Nobody was ever delusional enough to think Arnold Schwarzenegger was
some kind of saint, but the disclosure of his love child with his
housekeeper and how she remained part of the family household for a
decade shatters what little was left of his public image after the
pathetic end of his political career.
Incredibly, there are
people who thought of Osama bin Laden as some kind of holy man, an
apostle of moral righteousness, and not the fanatical murderer he was.
It turns out he not only was shacked up in secluded luxury with three
wives, but the owner of a vast collection of pornography — fuhsha in
Arabic — to keep things lively.
Then, there’s the case of wealthy financier Dominique Strauss-Kahn, head
of the International Monetary Fund and favorite to be the next French
president who is under house arrest on charges of attempting to rape a
maid in a luxury hotel in Manhattan.
It’s a crazy time we live in, like no other in my lifetime.
wretched excesses of the rich and famous barrage our minds from every
direction: the press, TV, radio, magazines, the Internet, the buzz among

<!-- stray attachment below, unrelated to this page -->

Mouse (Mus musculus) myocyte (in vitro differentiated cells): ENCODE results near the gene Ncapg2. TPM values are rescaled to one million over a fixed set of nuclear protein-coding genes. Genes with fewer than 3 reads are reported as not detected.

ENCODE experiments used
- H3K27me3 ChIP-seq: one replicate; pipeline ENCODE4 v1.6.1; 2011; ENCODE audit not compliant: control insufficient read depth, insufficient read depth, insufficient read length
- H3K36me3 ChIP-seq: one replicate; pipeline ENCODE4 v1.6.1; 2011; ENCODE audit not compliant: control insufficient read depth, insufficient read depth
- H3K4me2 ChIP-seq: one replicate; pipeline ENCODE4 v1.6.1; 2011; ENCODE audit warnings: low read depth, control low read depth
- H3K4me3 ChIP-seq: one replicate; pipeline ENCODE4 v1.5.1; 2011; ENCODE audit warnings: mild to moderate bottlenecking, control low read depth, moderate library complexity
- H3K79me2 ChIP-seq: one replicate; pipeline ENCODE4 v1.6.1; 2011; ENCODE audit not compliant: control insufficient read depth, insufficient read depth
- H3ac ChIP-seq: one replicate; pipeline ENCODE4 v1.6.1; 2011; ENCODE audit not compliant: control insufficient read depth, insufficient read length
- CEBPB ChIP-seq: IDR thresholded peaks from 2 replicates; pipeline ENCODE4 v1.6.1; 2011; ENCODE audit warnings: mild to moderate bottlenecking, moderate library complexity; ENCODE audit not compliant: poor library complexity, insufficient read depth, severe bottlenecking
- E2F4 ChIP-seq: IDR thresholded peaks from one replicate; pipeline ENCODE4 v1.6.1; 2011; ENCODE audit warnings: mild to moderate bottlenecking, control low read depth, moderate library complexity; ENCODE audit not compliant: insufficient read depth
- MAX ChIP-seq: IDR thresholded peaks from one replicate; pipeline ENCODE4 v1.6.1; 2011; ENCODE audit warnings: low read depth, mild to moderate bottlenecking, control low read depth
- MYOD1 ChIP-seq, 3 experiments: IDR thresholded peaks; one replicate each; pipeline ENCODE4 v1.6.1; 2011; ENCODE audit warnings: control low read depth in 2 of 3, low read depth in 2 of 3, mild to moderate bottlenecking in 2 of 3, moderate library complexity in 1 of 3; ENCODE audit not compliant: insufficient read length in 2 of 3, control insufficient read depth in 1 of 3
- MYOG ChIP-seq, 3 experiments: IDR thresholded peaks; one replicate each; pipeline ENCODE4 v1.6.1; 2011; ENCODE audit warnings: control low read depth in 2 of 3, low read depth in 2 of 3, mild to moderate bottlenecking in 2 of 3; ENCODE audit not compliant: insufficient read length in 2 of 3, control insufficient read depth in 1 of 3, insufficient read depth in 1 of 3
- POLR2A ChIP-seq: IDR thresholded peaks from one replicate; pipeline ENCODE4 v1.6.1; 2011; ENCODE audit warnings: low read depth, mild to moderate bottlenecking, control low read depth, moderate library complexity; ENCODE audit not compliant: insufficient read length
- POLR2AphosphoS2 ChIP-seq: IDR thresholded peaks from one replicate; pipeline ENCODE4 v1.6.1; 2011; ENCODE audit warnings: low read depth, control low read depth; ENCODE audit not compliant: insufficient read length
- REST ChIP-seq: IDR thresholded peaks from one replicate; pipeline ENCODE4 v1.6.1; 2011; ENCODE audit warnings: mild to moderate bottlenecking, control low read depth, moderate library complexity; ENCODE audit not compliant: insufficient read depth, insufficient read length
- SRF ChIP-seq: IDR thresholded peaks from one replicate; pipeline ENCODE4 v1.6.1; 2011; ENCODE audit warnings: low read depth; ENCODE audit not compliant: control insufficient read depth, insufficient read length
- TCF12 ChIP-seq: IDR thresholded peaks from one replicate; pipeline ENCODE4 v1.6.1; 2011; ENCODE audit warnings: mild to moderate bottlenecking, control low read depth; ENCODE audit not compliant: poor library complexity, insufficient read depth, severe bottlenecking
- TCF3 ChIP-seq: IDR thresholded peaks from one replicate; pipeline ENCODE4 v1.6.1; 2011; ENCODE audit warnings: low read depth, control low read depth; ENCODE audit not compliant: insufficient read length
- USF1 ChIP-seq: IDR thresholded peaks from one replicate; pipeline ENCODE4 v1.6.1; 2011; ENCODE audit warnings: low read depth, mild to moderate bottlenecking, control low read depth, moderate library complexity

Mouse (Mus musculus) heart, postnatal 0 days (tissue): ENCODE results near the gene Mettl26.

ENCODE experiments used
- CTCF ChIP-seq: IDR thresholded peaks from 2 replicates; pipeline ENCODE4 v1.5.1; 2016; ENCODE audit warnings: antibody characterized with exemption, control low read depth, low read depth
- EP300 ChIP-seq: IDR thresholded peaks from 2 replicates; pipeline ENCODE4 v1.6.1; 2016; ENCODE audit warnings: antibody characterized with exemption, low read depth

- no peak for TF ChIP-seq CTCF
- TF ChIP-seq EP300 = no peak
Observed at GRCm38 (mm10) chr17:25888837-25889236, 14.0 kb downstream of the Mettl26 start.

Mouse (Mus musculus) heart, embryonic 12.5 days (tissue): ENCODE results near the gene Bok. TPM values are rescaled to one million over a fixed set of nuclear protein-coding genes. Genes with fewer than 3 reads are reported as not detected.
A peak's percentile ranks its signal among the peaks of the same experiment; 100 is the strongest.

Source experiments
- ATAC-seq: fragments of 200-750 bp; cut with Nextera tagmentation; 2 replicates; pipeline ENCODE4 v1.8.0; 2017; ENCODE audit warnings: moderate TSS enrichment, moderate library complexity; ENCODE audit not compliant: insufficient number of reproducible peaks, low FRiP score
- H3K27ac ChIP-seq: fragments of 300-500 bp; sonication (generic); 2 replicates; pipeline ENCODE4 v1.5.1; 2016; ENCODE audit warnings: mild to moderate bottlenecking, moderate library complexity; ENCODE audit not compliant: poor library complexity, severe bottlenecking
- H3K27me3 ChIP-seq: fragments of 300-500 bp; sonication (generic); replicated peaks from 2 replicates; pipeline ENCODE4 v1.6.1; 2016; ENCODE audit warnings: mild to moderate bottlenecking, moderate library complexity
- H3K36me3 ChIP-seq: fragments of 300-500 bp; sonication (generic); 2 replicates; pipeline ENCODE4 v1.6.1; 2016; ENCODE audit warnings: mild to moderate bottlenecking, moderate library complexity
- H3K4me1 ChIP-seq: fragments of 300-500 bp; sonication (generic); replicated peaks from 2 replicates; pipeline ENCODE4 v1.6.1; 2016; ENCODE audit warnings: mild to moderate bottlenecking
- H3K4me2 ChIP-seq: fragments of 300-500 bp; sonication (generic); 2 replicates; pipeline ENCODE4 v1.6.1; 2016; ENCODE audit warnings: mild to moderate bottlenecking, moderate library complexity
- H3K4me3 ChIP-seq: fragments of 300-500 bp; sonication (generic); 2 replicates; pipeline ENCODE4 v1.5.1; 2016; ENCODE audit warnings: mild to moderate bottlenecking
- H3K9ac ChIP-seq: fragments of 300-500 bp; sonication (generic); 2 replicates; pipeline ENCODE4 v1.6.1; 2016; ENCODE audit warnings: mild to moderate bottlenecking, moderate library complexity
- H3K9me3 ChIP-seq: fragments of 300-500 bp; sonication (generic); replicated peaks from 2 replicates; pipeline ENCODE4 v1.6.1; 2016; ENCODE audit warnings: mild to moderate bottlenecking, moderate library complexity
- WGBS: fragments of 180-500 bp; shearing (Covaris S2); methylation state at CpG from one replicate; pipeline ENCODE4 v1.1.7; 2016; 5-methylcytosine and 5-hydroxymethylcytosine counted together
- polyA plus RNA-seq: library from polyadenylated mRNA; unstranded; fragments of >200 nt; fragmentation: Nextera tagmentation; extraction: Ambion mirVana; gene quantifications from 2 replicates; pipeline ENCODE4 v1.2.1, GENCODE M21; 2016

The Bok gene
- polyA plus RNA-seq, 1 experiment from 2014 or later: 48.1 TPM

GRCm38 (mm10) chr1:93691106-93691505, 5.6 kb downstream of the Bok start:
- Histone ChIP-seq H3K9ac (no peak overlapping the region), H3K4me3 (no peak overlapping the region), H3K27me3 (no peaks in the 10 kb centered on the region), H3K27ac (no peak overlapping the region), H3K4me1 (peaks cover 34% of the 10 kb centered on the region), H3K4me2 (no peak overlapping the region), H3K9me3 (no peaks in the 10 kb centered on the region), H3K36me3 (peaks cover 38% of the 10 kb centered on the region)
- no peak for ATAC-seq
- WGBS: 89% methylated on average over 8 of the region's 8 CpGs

our friends and co-workers.
Does it really mean anything to us
that Ashton Kutcher has taken over the lead on TV’s top sitcom from the
bombed-out Charlie Sheen?
Surely, it fills some void in our lives
when news that General Electric manipulating Congress so it pays no tax
on $23 billion in profit barely creates a ripple, when the Big Oil
companies reap tens of billions in windfall profits and fight with all
their might to preserve $2 billion in tax breaks.
market has fully recovered from the economic meltdown caused by the
greed of Wall Street and the bankers, yet they are richer than ever, and
millions of people are still unemployed and you can’t sell your house
for 60 cents on the dollar.
Arabs are dying in the fight for
freedom from Libya to Syria, yet it’s rare when more than one in six
voters right here bother to cast ballots in local elections where
critical decisions are being made that directly affect the quality of
our lives, the value of our property, our jobs, our businesses, our
Maybe it’s just me and the effects of old age.
But a few days of serenity celebrating my 70th birthday on Catalina
Island has done nothing to change my mind that powerful forces are in
collision, and the world we live in is changing forever.
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